9:07 am Oct. 12, 20115
Standing before a white lectern (and in front of a vintage advertisement for "hosiery and underwear") former governor and former CNN talk-show host Eliot Spitzer told a crowded room he was a big supporter of the Occupy Wall Street protests taking place a mile and a half away in the Financial District.
Answering a question from the audience, Spitzer said he thought it was time for the U.S. Treasury secretary, Tim Geithner, to go.
"You know what I would like to see?" Spitzer asked the crowd. "I'd like to see a petition with a hundred million signatures, submitted to the White House tomorrow morning, saying, 'Give us a treasury secretary who understands reform.' Bring Paul Volcker in. Bring in Joe Stiglitz. Bring in Paul Krugman. Bring in Robert Reich. People who understand what can be done and are willing to flex their muscles in a meaningful way."
He had spent the previous hour-and-change moderating a discussion at the Tenement Museum about the ups and downs (mostly downs) of Wall Street with ProPublica reporters Jake Bernstein and Jesse Eisenger. In April, the duo's 2010 articles about the ways in which banks and hedge funds exacerbated the financial crisis became the first such series by a non-print news outlet to be awarded the Pulitzer Prize.
There were no TV cameras present, despite the standing-room-only crowd that had earlier snaked around Delancey Street in an orderly line to vie for seating in the museum's modest-sized gift shop. But Spitzer, rather caffeinated and dressed in a plain black suit, was as telegenic as any anchor as he blazed through an hour-long dissertation on the ills of corporate excess, periodically scanning the crowd, which included Vanity Fair contributor and Wall Street Journal alumna Sarah Ellison, as if to gauge its comprehension of the arcane financial concepts at hand: C.D.O.s, O.P.M., fiduciary duties and so on.
"Has anything changed on Wall Street?" he'd asked to start the conversation up earlier in the evening.
The inquiry was appropriate in light of Spitzer's aggressive policing of corporate malfeasance during his attorney general tenure in the early 2000s.
It wasn't until the floor was opened up for questions that Spitzer really got into the topic of Occupy Wall Street.
"The reason I am intensely sympathetic to the Occupy Wall Street folks," he said, reiterating a position he'd put forth during a recent appearance on Keith Olbermann's show, "even though when you look at them and listen to it, it sounds like a visceral scream of anger rather than an articulated policy prescription—that's OK. Because at a certain point that visceral response saying, 'We've had enough,' is what is critically important.
"It's not up to them to come up with a 10-point plan," he said. "It's up to them, those who have the courage to get out there and say, 'We have finally had enough,' to get the attention of the Geithners, and the Jamie Dimons, and the Lloyd Blankfeins, to say, 'You've been bailed out and our mortgages haven't. Our houses [are] in foreclosure, and we don't have jobs, and you're saying, "Moral hazard," but where was moral hazard when we gave you your bonus?' Something has got to be done."
"We need you again!" one woman shouted, to applause.
It was about 8 p.m. by the time Spitzer was shuffling toward the exit, after a successful edition of something that felt a lot like his old CNN primetime show, "In the Arena."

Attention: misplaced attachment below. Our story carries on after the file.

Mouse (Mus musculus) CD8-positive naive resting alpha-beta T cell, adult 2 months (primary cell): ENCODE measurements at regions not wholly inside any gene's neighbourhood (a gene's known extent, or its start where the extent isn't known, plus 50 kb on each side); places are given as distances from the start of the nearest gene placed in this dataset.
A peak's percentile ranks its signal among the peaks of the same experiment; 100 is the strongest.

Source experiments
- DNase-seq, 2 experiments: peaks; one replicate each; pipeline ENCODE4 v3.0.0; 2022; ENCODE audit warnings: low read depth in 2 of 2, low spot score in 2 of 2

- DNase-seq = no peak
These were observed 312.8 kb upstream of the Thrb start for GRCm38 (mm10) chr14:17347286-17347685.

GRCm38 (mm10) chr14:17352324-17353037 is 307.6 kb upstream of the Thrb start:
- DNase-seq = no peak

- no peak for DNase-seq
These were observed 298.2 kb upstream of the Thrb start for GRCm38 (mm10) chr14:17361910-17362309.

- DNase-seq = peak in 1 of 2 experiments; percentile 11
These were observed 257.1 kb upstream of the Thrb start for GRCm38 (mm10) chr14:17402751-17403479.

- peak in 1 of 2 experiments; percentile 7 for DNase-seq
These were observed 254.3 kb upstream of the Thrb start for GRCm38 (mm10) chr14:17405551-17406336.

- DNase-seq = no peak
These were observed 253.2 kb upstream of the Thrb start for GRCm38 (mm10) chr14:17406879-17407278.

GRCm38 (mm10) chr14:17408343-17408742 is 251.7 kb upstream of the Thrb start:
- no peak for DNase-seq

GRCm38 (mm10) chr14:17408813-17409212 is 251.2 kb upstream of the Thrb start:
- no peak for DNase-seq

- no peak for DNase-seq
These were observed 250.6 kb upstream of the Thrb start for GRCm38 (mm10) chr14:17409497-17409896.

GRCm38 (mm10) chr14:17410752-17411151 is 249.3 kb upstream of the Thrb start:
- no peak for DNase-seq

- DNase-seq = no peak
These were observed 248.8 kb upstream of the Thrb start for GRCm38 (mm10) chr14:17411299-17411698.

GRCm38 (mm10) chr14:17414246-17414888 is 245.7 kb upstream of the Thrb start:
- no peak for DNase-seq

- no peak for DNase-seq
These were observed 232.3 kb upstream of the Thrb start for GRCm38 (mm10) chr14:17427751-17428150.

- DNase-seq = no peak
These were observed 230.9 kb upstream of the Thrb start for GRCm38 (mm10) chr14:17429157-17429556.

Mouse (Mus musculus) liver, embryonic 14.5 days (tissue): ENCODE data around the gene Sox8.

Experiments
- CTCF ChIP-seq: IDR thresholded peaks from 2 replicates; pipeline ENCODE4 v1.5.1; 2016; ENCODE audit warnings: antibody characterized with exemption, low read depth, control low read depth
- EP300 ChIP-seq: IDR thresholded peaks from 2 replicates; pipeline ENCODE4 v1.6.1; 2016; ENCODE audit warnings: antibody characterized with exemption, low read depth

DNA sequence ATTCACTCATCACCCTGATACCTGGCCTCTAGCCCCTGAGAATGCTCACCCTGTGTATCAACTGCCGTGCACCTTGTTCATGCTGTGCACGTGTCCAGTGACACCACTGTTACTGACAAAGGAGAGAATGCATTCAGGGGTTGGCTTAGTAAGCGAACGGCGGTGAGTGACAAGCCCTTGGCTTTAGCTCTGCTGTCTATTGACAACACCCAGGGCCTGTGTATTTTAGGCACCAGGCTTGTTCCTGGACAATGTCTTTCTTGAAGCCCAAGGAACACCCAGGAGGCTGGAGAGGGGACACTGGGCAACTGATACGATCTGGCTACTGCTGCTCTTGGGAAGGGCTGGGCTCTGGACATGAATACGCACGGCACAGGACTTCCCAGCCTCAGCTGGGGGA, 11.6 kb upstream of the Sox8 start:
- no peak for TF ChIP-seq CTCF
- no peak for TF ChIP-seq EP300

Spitzer, who was booted from the network after the program failed to offset a ratings slump, told Capital on his way out the door that he has no plans to embark on another media venture anytime soon.
"Right now I'm having loads of fun," he said. "Every now and again I do Keith Olbermann's show when they are kind enough to invite me. I show up here and there."
One place Spitzer has not shown up lately is on CNN. When his 8 p.m. weeknight program was cancelled in early July, the network's executive vice president, Ken Jautz, said, "We are in discussions with Eliot Spitzer about an alternative role." No such role has panned out, Spitzer confirmed, "But I've been here and there and enjoying it."
Nor did he have anything to add about CNN's new primetime lineup. The network recently handed its 7 p.m. hour to CNBC veteran Erin Burnett, while bumping Anderson Cooper into Spitzer's old time slot.
"I haven't had a chance to watch," Spitzer said.
Spitzer didn't hold back, however, when asked about the multimillion dollar defamation suits two former Marsh & McLennan executives recently brought against him over an August 22, 2010 column in Slate, where Spitzer is a contributor. Spitzer had prosecuted the executives, William Gilman and Edward McNenney, for a variety of transgressions in 2004, when he was New York attorney general.
"Frivolous, absurd, stupid and outrageous," he said. "My column was absolutely correct in what it said."
A few minutes later, just before Spitzer disappeared into the night, another reporter asked him whether he had any plans to visit the Occupy Wall Street encampment.
"Possibly," he said. "Probably."
But there was a caveat.
"I think the nice thing about these protests, what's been wonderful about them is that they have not been taken over, as it were, by politicians and notable figures," he said. "This is citizen activism. And I'll say something that may surprise you: It's just the way the Tea Party was. I may disagree with what the Tea Party says, but citizen activism is good. And when citizens stand up and say, 'Here's what we believe,' that's what democracy is supposed to be. So I like to see real people exercised enough to do what democracies are supposed to do, which is to be outside vocalizing their views."
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